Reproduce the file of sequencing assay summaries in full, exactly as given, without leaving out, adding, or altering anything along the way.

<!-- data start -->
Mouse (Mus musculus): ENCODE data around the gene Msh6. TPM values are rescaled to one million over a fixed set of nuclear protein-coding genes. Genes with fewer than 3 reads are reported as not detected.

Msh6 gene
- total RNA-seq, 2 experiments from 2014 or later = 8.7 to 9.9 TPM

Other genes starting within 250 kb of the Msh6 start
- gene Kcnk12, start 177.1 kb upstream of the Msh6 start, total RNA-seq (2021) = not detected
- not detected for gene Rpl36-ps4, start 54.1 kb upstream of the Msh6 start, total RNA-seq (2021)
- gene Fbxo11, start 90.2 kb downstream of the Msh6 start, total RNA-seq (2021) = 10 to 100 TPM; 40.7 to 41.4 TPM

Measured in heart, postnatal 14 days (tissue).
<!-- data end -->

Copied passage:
Mouse (Mus musculus): ENCODE data around the gene Msh6. TPM values are rescaled to one million over a fixed set of nuclear protein-coding genes. Genes with fewer than 3 reads are reported as not detected.

Msh6 gene
- total RNA-seq, 2 experiments from 2014 or later = 8.7 to 9.9 TPM

Other genes starting within 250 kb of the Msh6 start
- gene Kcnk12, start 177.1 kb upstream of the Msh6 start, total RNA-seq (2021) = not detected
- not detected for gene Rpl36-ps4, start 54.1 kb upstream of the Msh6 start, total RNA-seq (2021)
- gene Fbxo11, start 90.2 kb downstream of the Msh6 start, total RNA-seq (2021) = 10 to 100 TPM; 40.7 to 41.4 TPM

Measured in heart, postnatal 14 days (tissue).